Saiyna Bashir was born in a small town in Pakistan. While visiting with her aunt one day she discovered a still camera.
“So I took that camera and I just started playing with it. Initially, it was just a hobby,” Saiyna said. “ I was just taking pictures of whatever I felt like.”
Saiyna Bashir posted her photos online and soon gained some attention from a local newspaper in Pakistan.
“That was really exciting. That’s when I realized that this is what I want to do,” Saiyna said.
A few years later, Saiyna Bashir would move to Chicago and the United States. Attending grad school to get her master’s degree in photography and journalism. In November of 2014, a group of students would take a trip to Ferguson, Missouri. Covering the protests and riots involving the shooting death of Michael Brown, an 18-year-old African-American male. Bashir would go along with the group.
“I could hear gun shots in parking lots and people were torching trash cans and then store fronts were being looted and set on fire,” Saiyna said. “I took this photo of the head of a mannequin lying on the street, and that photo really spoke to me because it was just a way of showing how people were protesting.”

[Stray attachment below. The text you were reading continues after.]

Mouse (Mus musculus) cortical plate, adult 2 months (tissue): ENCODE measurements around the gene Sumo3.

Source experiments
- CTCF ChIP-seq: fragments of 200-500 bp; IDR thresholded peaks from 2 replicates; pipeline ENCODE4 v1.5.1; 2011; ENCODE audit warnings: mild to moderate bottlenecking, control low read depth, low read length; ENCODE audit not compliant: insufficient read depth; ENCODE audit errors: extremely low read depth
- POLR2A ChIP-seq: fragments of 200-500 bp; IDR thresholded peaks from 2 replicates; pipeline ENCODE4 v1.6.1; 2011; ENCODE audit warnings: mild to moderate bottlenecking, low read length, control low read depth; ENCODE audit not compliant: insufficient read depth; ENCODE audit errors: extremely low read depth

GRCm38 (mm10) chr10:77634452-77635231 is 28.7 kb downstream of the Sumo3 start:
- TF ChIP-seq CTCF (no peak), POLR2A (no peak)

After grad school Saiyna Bashir would get a job at the Capital Times newspaper in Madison, Wisconsin. She would join the staff as a full-time photojournalist. While at the Capital Times, Saiyna would work on a photo essay involving Muslims in Madison.
“I did a series on Muslims in Madison and I took portraits of Muslims and talked to them about what their feelings are today,” Saiyna said. “I chatted with them and I talked to them, interviewed them, and they just basically told me that they feel like they’re being treated very unfairly. And so, those portraits I really enjoyed taking.”
Saiyna Bashir is now living her dream. Telling people’s story one click at a time.
”It’s just really great that you can be this neutral person. Who is hearing all of this and who understands what is going on and at the same time you want to show both sides of the story,” said Saiyna. “And in my case, I do it with my lens.”